Janet Graham and Graham Beef Cattle
If I were to mention the word “beef,” I would generally expect most to imagine a juicy porterhouse steak fired over a charcoal grill and served with a cold beer. I’m not surprised if you are salivating right now. However, how often does the consumer link “beef” with the cow in the field? How many times has the average consumer even seen a beef cow, let alone meet the cow that he or she intends to eat? Generally, the number is incredibly small. In most cases, the beef we typically consume is raised out-of-state, processed in another state, and shipped to your local food market via semi-truck. The supply chain is largely stretched out to improve efficiency and lower prices; however, an efficient supply chain also limits the consumers’ awareness of the cow’s origin, as well as the treatment of the meat before and after slaughter.
However, there are alternatives to “mystery meat,” and one option is located on Morgan Road. Janet Graham, the sole owner and operator of Graham Farms, is the steward of forty three free-range, grass-fed Herefords. Unlike the corporate/industrialized operations that externalize the health of the cow for increased profit margin, Janet profits from the health of her cows. Instead of corn (which causes ulcers, hence the antibiotics), Janet allows her herd to peruse grass laden pastures to satisfy their palate. Instead of confined stalls, Janet’s herd is free to enjoy a sixty acre expanse, consisting of meadows and forests. Essentially, the Herefords at Graham farms have the freedom to follow their instincts.
“Everything I do is based on the free-range philosophy, which is grass all summer and grassy hay for the winter,” Janet explained. “We have always done the free range since they are Herefords, and Herefords can handle the weather. I believe, as many people believe…that it is healthier — the meat is better, and it’s a lot healthier. The public is becoming more aware now.”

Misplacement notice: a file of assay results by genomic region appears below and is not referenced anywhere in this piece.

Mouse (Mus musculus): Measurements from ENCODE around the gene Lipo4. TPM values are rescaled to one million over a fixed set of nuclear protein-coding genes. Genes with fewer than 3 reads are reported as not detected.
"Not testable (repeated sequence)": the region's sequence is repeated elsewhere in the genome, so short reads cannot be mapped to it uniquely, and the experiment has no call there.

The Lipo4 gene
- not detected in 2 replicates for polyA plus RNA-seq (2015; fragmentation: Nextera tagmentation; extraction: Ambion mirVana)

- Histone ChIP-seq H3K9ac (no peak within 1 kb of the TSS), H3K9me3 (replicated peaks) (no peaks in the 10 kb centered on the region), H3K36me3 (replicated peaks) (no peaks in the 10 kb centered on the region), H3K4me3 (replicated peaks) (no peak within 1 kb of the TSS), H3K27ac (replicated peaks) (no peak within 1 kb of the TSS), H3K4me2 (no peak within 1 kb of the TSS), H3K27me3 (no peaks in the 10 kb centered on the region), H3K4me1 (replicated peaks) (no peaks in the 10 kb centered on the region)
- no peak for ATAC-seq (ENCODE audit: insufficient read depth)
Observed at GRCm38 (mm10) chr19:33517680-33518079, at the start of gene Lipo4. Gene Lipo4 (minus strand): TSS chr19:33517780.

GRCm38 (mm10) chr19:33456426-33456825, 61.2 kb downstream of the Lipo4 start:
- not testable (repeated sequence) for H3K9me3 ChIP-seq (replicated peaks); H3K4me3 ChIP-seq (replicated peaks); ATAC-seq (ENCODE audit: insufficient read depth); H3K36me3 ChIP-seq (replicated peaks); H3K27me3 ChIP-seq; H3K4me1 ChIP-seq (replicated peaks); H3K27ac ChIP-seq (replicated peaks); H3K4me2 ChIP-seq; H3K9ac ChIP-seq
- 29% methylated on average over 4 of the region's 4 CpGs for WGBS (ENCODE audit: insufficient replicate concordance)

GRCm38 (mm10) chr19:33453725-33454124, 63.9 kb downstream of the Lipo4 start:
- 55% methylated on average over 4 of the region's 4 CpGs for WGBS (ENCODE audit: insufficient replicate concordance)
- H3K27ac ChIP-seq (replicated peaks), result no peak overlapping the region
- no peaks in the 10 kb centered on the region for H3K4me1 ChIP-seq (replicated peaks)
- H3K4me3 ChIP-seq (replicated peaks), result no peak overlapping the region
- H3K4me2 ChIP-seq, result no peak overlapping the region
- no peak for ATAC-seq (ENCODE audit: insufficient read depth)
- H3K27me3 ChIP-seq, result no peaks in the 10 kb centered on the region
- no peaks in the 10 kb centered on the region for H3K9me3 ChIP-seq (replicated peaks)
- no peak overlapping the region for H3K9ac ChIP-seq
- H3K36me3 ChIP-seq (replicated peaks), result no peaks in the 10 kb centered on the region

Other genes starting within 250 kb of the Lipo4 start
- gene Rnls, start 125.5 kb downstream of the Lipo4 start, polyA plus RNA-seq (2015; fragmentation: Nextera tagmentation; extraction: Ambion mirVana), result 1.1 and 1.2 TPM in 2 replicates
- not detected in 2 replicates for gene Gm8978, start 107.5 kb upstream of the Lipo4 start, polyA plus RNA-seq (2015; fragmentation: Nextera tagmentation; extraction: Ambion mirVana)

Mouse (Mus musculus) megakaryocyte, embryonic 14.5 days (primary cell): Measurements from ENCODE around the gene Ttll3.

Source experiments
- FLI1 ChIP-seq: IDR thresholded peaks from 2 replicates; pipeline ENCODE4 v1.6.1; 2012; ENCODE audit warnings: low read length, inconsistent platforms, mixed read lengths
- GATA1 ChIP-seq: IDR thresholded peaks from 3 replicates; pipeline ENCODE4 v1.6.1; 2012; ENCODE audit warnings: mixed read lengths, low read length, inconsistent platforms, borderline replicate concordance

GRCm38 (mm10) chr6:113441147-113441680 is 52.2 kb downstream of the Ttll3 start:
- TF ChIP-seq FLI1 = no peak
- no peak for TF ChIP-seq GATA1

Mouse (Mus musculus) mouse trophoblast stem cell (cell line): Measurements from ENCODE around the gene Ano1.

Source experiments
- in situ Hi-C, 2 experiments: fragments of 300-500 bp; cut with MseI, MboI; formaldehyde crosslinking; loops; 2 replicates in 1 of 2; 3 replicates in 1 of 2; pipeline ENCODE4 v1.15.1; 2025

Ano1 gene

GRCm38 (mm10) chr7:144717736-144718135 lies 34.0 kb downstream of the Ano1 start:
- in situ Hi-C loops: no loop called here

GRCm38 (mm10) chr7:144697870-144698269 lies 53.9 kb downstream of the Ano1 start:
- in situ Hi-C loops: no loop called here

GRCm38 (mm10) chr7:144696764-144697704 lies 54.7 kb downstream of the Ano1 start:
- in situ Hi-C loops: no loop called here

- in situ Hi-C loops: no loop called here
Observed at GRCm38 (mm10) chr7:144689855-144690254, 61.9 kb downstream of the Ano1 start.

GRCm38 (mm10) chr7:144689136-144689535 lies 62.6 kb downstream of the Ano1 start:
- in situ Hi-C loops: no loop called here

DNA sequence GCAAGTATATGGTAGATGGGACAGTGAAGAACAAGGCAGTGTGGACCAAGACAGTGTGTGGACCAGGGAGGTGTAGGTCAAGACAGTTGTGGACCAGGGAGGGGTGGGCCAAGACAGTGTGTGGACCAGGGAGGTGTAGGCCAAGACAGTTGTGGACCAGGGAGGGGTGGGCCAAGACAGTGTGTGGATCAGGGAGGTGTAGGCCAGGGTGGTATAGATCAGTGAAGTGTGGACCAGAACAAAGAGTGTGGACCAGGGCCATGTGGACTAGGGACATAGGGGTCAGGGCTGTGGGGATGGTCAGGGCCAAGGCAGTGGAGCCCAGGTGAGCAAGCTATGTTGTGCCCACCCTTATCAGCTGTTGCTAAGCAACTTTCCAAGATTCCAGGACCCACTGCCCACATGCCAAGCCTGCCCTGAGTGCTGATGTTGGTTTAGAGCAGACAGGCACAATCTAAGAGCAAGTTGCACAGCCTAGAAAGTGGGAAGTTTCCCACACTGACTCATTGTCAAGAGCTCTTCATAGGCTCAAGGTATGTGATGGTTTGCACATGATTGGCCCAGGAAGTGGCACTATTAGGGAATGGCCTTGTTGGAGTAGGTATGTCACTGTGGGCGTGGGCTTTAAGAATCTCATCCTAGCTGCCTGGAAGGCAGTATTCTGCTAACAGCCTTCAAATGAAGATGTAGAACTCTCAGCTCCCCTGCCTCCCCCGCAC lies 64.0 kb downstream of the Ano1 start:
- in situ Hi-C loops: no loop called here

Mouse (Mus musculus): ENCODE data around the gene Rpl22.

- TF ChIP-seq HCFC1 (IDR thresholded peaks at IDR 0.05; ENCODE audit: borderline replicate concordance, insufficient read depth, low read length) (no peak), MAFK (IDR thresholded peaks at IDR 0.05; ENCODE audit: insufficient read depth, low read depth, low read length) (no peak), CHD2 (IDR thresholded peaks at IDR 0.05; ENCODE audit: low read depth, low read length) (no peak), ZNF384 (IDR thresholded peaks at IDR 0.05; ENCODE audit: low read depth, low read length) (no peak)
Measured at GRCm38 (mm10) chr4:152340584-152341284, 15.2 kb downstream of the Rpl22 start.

However, there are few people who suddenly aspire to become the host to a herd of 1,200 pound Herefords. Such a practice is rooted in conviction, usually values conceived individually, or from past generations. For Janet, it was both.
“I grew up on a farm in Chili Center…helping my father. Then, when I was about twenty, I went and started working. I finally settled at RIT, earned my bachelors and masters degree, and actually worked there for twenty-four years. In the meantime, I still helped my father. I didn’t do it twenty-four-seven, but whenever I could, I was helping him with it. I retired and started helping my father, and when my father passed away, I just kept doing it.”
However, tending to forty three beef cattle alone sounds far from pleasant, especially when the winter cold fronts settle for extended visits. Unlike the cubicle denizen that experiences a homogenized, climate controlled environment, animal husbandry requires daily care. Fields lay fallow during the winter seasons, cows do not; they need more care during the winter season. So, why would anyone forge a livelihood in cloven hoofed behemoths?
“It’s a lot of hard work, but there is a freedom to it. I like taking care of the animals, they are humanely raised; you know, not beating them all the time, not abusive [by] not giving them enough feed in the winter… I like the independence of it, I grew up with it. I wish I could do even more, but being a woman, I do not have the strength.” It is clear that Janet’s admirable dedication drives her forward every day, a wellspring that nourishes her volition enough to make it through the straits of farming. And those straits can be dire. “If you’re sick, there are no days off; it’s seven days a week; if you want to go somewhere, you have to find someone to take care of the animals; it takes a lot of time. If something happens with the fence and the cow gets out…I’ve chased cows on Christmas. If you have a really bad winter, it is hard…to keep the water for them. You are picking through ice, it is hard to get the feed to them, but you have to do it.”
You can’t be romantic about farming; there are realities that butt against ideals, and it is often these realities that make farm life more difficult than it appears. Beef cattle, especially, require a certain personality (a waning presence in the United States unfortunately); those with incredible tolerances to manual labor and discomfort. Since Janet’s Herefords are always outdoors, Janet’s chores require attendance in congenial or inclement weather; mud, ice, freezing rain, scorching sunlight, and any other condition that would scare everyone else indoors. The health of the cow is first priority; comfort is second.